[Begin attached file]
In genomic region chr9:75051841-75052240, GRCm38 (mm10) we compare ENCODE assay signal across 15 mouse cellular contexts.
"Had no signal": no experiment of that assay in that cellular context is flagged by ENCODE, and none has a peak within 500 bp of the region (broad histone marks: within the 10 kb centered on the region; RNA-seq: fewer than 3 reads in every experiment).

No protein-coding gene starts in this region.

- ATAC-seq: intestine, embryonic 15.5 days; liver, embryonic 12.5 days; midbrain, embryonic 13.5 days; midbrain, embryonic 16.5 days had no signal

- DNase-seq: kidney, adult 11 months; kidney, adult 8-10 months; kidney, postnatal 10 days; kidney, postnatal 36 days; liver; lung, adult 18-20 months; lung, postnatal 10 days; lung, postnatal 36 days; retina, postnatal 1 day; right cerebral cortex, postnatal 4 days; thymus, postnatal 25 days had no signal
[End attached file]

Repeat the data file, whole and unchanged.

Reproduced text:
In genomic region chr9:75051841-75052240, GRCm38 (mm10) we compare ENCODE assay signal across 15 mouse cellular contexts.
"Had no signal": no experiment of that assay in that cellular context is flagged by ENCODE, and none has a peak within 500 bp of the region (broad histone marks: within the 10 kb centered on the region; RNA-seq: fewer than 3 reads in every experiment).

No protein-coding gene starts in this region.

- ATAC-seq: intestine, embryonic 15.5 days; liver, embryonic 12.5 days; midbrain, embryonic 13.5 days; midbrain, embryonic 16.5 days had no signal

- DNase-seq: kidney, adult 11 months; kidney, adult 8-10 months; kidney, postnatal 10 days; kidney, postnatal 36 days; liver; lung, adult 18-20 months; lung, postnatal 10 days; lung, postnatal 36 days; retina, postnatal 1 day; right cerebral cortex, postnatal 4 days; thymus, postnatal 25 days had no signal